Becoming an entrepreneur is an exciting endeavor…but being your own boss often requires that you wear many different hats and take responsibility for all of the details involved with operating a business. After you’ve evaluated your business idea and researched the market, and while you’re in the process of creating your business plan and determining startup costs and other essentials to get your business up and running, here are some legal considerations to keep in mind…
1. Hire Professionals.
Attorneys, accountants and other professionals are invaluable resources for a new business owner, as they can help you navigate through the many details and requirements necessary to start and run your business, including those mentioned below. Seek referrals from friends, family, and other business owners. You may want to find professionals who are familiar with your particular industry and/or working with new businesses. Having good professionals on your business team (especially in the beginning) can be one of the best investments you’ll ever make in your business, and, hopefully, you will develop relationships with these advisors that will last for the life of the business (and beyond). It is often much less expensive to hire a professional to do something right the first time than it is to hire a professional to fix a problem after-the-fact. Although a great deal of information, “forms” and resources are available online and can be helpful for educational purposes, relying on the internet to be your lawyer will likely come back to haunt you at some point.
2. Name Your Business (or Product).
Deciding on the name of your business is one of the most important – and sometimes most difficult – aspects of starting a new business. Not only will you want to make sure the name is appealing to customers, but you’ll also want to make sure the name isn’t already being used by a third party providing identical or similar products or services. Before using or registering a business name, you should at least perform a quick “knockout” availability search: (a) check for entity names and state trademark registrations with Secretary of State Offices where business will be done; (b) search the federal U.S. Patent and Trademark Office (USPTO) trademark database; and (c) perform a Google search to determine whether any third party has common law rights to the name. If you are in a regulated profession or industry, there may be restrictions of what you can and cannot include in your business name. You’ll also want to make sure the domain name is available for your business name.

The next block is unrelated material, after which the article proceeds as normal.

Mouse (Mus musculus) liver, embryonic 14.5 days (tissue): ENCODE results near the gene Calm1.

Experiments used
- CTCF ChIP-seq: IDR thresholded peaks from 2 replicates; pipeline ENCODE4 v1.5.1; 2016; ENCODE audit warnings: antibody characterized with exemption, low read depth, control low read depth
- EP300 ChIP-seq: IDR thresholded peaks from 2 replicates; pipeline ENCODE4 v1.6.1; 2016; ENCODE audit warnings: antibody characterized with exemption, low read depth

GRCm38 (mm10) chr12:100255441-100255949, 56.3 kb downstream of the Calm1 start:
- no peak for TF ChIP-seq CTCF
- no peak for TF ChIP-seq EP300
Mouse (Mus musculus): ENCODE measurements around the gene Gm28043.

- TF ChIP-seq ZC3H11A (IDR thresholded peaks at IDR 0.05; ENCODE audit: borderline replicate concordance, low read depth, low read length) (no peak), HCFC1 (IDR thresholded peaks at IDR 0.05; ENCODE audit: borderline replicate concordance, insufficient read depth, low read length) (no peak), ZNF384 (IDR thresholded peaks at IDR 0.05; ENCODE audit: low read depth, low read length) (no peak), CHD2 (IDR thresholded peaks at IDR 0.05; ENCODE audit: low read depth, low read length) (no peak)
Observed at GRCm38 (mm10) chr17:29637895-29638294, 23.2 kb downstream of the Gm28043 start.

Once you decide on a name (and type of entity) and are comfortable that it’s available to use, you’ll need to register your name with your Secretary of State’s Office and potentially with your County Clerk’s Office as well.
Please note that registration of a business name with one or more Secretary of State offices does not guarantee that you have exclusive rights to use that name and/or are not infringing another party’s mark. The Secretary of State does not allow registration of identical business names in its state (mostly to avoid internal confusion). However, multiple entities can register identical fictitious, assumed or doing business as (d/b/a) names in the same state. [For example, if XYZ Company, LLC is already registered with the Texas Secretary of State, another company could register ZYX Products, LLC and then register a fictitious name for XYZ Company…so it would be ZYX Products, LLC, d/b/a XYZ Company.]
Trademarks or service marks, on the other hand, can be used by multiple entities at the same time, so long as they are not used in connection with the same or similar goods or services and customers are not likely to be confused as to whether the goods or services are provided by the same entity. If your entity is also using its business name as a trademark or service mark in connection with its products or services, then it is advisable to have your legal counsel perform a trademark search to be as certain as possible that no other individual or entity is also using the mark for similar goods or services. Depending on the results of the search, filing a trademark application with the USPTO to obtain a federal trademark registration for the mark (and/or logo) may be advisable.
Click here for more information about selecting and protecting names and marks.
In Part 2, we’ll discuss legal entities, financing your venture, and related matters.